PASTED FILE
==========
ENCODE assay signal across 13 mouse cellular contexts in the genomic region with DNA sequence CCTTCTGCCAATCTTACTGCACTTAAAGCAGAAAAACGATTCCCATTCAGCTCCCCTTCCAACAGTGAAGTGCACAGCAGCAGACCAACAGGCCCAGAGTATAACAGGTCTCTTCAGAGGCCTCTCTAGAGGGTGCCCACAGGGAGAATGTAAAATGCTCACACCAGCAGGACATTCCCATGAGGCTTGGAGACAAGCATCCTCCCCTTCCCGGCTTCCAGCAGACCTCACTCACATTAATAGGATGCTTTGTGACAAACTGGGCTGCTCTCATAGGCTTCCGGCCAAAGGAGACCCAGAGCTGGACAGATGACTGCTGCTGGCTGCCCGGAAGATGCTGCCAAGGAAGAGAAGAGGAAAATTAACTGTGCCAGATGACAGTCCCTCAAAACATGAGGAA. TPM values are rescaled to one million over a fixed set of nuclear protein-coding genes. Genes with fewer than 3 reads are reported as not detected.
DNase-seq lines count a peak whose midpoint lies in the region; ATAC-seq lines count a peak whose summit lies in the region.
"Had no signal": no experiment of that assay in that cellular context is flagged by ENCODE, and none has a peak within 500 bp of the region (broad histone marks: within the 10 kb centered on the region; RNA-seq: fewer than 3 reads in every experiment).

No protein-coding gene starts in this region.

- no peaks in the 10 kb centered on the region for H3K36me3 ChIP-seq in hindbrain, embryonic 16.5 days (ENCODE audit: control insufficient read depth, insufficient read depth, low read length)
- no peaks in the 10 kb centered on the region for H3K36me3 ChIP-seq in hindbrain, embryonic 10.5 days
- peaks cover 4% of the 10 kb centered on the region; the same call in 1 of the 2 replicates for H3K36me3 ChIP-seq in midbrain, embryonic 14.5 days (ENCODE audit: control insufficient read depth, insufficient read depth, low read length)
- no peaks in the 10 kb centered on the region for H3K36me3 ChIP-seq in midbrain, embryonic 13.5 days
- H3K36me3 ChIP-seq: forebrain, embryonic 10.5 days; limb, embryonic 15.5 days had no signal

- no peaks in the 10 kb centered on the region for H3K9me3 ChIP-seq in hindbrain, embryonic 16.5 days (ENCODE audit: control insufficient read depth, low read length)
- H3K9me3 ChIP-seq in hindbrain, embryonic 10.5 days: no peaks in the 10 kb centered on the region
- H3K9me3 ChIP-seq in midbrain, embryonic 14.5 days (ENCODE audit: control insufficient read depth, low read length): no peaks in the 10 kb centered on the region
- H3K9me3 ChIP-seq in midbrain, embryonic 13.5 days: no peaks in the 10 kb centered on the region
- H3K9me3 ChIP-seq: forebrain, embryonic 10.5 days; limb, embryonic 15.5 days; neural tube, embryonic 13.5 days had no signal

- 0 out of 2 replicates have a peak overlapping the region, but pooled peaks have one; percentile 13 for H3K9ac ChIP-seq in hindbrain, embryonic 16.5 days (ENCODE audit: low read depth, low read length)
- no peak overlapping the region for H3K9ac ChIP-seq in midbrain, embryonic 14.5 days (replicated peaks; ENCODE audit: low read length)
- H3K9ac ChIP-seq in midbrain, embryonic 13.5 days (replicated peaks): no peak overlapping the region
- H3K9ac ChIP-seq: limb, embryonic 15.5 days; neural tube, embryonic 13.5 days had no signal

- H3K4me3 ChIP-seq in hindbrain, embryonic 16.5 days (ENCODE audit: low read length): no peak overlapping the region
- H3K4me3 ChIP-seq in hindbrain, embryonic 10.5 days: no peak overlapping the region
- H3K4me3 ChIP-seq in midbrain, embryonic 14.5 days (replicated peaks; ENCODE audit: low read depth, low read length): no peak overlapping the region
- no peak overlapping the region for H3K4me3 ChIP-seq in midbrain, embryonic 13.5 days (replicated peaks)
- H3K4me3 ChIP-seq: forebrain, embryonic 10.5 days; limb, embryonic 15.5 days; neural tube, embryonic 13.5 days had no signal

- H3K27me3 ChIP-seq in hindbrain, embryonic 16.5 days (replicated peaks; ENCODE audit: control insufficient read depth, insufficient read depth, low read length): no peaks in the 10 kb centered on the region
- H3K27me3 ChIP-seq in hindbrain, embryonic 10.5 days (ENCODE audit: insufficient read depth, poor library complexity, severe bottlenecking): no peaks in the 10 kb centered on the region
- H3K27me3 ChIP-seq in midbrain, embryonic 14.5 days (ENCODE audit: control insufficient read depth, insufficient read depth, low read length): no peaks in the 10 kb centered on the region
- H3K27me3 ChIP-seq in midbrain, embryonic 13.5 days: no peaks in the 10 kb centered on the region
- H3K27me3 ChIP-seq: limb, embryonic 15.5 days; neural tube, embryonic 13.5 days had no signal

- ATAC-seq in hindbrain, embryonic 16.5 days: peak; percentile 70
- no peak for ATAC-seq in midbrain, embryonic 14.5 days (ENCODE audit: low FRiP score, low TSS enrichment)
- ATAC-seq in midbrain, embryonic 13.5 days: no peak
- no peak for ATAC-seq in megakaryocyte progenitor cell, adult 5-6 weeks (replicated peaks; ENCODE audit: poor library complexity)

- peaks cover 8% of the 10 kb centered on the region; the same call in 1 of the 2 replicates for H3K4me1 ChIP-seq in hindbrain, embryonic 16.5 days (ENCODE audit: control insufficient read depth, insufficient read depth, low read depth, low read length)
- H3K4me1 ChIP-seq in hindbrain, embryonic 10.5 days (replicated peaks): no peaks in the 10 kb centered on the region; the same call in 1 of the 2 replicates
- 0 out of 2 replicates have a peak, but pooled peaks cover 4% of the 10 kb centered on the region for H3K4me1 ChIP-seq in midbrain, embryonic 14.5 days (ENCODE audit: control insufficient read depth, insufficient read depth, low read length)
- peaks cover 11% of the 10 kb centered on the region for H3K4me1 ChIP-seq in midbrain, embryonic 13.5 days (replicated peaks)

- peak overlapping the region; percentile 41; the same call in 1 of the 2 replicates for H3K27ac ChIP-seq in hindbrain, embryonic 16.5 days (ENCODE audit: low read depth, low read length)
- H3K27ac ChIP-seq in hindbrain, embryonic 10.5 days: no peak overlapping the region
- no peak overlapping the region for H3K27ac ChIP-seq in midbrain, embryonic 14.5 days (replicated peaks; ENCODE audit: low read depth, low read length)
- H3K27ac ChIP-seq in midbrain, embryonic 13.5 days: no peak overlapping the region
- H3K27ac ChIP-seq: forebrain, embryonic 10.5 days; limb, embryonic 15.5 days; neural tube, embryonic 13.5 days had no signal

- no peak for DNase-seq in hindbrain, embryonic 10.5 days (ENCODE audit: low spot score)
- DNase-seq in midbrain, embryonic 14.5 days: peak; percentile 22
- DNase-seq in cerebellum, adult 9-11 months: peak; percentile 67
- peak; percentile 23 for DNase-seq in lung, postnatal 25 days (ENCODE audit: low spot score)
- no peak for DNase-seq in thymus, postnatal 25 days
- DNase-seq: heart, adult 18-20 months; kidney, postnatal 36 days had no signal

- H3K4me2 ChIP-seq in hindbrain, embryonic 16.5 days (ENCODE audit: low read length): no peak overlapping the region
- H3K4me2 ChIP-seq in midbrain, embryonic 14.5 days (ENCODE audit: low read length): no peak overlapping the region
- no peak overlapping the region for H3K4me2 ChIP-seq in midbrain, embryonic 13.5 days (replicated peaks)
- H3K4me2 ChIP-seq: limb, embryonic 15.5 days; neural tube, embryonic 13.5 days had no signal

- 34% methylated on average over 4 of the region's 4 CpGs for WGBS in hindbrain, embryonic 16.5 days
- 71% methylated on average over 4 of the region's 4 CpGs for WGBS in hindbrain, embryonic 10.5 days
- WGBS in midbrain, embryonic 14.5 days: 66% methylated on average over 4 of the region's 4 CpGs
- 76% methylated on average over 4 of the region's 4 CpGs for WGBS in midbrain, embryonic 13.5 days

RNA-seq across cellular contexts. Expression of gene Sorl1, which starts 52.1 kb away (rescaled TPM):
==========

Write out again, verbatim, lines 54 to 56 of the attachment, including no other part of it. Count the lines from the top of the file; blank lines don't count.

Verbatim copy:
- WGBS in midbrain, embryonic 14.5 days: 66% methylated on average over 4 of the region's 4 CpGs
- 76% methylated on average over 4 of the region's 4 CpGs for WGBS in midbrain, embryonic 13.5 days

RNA-seq across cellular contexts. Expression of gene Sorl1, which starts 52.1 kb away (rescaled TPM):